Join us for an evening of reflection and conversation with leading analytic thinkers and practitioners.
Mary Kim Brewster is the Director of the Families and Serious Mental Illness Project at the Ackerman Institute for the Family and supervises in the Doctoral Program in Clinical Psychology at the City University of New York. She has written and presented nationally and internationally on clinical processes in family therapy and on the impact of racial and gender marginalization, discrimination, and violence on couple and family relationships. Dr. Brewster has a private practice in New York City.
David L. Eng is a writer, teacher, and scholar of psychoanalysis, critical race theory, and queer studies. He is the Richard L. Fisher Professor of English and the Faculty Director of the Program in Asian American Studies at the University of Pennsylvania. Eng is the recipient of research fellowships from the Institute for Advanced Study in Princeton, the Helsinki Collegium for Advanced Studies, and the Mellon Foundation, among others. In 2016, Eng was elected an honorary member of the Institute for Psychoanalytic Training and Research (IPTAR) in New York City. In 2021, he was awarded the Kessler Prize from the Center for LGBTQ Studies (CLAGS), which is given to a scholar or activist who has produced a body of work that has had a significant influence on the field of LGBTQ Studies. Eng is the author, most recently, of Racial Melancholia, Racial Dissociation: On the Social and Psychic Lives of Asian Americans (co-authored with Shinhee Han) and is completing a book, “Reparations and the Human,” which investigates the relationship between political and psychic genealogies of reparation in Cold War Asia.
Jasmine Khor works in a private practice setting in San Francisco, with a focus on youth and adults with a history of (im)migration. She grew up in Hong Kong, fluent in Cantonese, Mandarin and English. Her avid curiosity in poetry and literature has shaped her listening between cultural discourses and meanings that are left behind. Her clinical experiences with inter-generational grief, rehabilitation, death and dying heavily informs her work surrounding migration, language and absence.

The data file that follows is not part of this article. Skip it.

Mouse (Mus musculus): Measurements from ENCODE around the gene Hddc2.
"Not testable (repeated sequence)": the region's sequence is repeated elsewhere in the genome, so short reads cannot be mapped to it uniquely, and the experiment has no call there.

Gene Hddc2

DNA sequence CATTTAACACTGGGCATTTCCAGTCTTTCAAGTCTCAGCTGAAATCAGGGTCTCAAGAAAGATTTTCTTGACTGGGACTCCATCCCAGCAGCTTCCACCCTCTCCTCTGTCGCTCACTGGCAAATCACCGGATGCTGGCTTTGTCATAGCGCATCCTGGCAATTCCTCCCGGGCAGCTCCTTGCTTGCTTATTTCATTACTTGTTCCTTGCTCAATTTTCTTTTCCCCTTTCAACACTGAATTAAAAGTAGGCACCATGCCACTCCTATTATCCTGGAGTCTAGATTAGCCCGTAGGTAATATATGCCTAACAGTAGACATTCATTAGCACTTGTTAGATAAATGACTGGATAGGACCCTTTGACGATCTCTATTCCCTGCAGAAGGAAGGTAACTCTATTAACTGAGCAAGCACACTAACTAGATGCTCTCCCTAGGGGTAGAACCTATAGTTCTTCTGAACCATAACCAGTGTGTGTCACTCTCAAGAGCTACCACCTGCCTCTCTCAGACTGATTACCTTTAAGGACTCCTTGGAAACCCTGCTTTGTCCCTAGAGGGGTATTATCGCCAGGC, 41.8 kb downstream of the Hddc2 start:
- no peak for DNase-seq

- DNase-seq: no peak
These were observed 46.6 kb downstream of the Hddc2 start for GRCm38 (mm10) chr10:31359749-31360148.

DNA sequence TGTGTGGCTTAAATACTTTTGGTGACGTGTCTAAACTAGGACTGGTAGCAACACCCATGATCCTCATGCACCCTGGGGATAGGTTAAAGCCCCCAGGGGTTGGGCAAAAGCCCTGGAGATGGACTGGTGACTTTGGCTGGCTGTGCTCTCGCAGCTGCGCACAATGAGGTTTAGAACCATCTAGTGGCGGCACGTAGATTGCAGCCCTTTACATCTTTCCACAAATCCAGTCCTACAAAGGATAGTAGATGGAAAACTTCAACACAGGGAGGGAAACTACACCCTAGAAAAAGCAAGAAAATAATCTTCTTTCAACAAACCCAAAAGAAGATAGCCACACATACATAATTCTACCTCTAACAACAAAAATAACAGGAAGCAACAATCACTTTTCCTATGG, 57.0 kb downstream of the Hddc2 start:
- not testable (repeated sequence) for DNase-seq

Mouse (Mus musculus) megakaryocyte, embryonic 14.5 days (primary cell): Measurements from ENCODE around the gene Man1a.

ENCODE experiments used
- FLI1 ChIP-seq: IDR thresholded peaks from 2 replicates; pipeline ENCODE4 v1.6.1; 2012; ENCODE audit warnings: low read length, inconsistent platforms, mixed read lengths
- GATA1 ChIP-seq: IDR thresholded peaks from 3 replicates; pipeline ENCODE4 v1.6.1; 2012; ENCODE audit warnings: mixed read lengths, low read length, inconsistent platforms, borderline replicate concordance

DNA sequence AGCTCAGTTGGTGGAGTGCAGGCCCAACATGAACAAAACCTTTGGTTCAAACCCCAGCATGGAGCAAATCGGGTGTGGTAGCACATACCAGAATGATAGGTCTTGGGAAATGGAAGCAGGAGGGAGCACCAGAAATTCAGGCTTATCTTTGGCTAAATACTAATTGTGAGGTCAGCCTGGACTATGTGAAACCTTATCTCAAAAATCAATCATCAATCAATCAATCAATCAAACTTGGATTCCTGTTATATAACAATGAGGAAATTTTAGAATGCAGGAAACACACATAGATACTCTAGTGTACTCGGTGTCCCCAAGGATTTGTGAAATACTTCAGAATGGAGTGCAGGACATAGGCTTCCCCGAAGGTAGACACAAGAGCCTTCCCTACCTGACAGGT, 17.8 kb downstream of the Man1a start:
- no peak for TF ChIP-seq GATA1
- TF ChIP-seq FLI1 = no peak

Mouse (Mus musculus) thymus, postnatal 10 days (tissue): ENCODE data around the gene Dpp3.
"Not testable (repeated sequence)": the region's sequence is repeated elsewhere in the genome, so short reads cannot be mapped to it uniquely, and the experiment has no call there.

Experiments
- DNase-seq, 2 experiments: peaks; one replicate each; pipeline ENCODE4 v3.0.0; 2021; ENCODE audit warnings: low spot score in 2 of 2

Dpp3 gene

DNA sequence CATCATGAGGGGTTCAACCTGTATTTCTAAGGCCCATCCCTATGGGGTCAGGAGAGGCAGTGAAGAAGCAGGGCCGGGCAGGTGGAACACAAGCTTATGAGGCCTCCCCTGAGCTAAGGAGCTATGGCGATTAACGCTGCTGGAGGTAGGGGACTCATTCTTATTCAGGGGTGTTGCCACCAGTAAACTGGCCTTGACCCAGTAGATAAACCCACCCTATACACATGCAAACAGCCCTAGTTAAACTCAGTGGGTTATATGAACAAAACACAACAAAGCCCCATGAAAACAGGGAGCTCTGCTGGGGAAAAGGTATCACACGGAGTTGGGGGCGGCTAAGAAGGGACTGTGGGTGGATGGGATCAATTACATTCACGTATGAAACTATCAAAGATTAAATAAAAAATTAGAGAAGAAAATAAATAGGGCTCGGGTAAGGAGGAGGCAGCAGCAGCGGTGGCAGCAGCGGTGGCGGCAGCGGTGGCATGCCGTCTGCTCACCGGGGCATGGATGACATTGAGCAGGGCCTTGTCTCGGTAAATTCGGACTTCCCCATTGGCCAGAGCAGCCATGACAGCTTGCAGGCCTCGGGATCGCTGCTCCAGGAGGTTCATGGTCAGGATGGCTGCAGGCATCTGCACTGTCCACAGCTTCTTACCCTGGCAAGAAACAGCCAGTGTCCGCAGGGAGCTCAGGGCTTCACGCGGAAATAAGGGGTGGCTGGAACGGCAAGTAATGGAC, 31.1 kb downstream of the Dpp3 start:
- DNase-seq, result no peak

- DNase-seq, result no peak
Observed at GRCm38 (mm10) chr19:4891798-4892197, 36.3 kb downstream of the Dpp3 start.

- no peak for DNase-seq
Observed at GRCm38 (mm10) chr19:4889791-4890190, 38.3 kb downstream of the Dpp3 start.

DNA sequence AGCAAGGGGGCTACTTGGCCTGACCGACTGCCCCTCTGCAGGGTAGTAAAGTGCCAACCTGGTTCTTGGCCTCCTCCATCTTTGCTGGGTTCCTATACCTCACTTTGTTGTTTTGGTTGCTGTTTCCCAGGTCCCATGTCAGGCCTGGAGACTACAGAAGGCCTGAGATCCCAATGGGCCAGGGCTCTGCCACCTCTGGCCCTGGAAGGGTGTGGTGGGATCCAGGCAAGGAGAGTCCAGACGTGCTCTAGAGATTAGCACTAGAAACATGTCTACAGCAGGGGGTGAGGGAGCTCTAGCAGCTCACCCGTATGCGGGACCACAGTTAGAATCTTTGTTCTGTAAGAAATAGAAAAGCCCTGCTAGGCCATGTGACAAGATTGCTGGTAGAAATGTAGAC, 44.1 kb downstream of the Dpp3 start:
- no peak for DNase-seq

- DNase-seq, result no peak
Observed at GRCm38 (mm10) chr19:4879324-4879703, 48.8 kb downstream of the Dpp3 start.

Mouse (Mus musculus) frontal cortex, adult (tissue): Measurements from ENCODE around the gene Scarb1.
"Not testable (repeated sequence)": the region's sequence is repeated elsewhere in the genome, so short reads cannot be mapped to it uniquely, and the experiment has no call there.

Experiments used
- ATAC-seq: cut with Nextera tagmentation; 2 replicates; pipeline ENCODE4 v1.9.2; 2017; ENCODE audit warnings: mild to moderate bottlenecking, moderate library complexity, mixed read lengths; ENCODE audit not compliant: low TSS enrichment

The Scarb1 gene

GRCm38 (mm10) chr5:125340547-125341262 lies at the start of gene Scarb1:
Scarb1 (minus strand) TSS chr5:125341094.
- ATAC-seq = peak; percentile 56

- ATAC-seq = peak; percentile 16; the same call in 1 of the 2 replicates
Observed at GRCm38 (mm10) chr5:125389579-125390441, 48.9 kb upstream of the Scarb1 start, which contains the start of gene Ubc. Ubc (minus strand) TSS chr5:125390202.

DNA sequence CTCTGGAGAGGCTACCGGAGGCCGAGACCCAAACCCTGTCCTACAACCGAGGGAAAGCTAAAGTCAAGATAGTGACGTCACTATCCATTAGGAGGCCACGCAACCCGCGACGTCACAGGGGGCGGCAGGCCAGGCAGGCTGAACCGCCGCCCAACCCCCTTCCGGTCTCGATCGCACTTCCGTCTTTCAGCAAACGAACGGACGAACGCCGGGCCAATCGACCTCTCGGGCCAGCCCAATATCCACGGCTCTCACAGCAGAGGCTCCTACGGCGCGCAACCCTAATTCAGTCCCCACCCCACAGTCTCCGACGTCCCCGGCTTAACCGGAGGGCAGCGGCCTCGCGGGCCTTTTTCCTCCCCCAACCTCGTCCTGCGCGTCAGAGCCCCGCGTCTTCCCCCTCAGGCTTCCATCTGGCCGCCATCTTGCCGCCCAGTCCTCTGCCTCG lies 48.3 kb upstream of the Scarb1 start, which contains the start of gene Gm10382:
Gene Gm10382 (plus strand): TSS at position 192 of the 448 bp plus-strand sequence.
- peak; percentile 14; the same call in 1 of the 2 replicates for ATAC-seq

Usha Tummala-Narra is a clinical psychologist and the Director of Community-Based Education at the Albert and Jessie Danielsen Institute and Research Professor in the Department of Psychological and Brain Sciences at Boston University. Her research and scholarship focus on immigration, trauma, race, and culturally-informed psychoanalytic psychotherapy. She is also in Independent Practice, and works primarily with survivors of trauma from diverse sociocultural backgrounds. Dr. Tummala-Narra is an Associate Editor of Psychoanalytic Dialogues and the Asian American Journal of Psychology. She is the author of Psychoanalytic Theory and Cultural Competence in Psychotherapy (2016) and the editor of Trauma and Racial Minority Immigrants: Turmoil, Uncertainty, and Resistance (2021), both published by the American Psychological Association Books.
All are welcome to attend. Asian and Asian American voices and experiences will be centered.
No. All are welcome to attend. The Center welcomes dialogue and collaborations with other disciplines, practitioners, and communities.
No, CEUs are not provided at this time.
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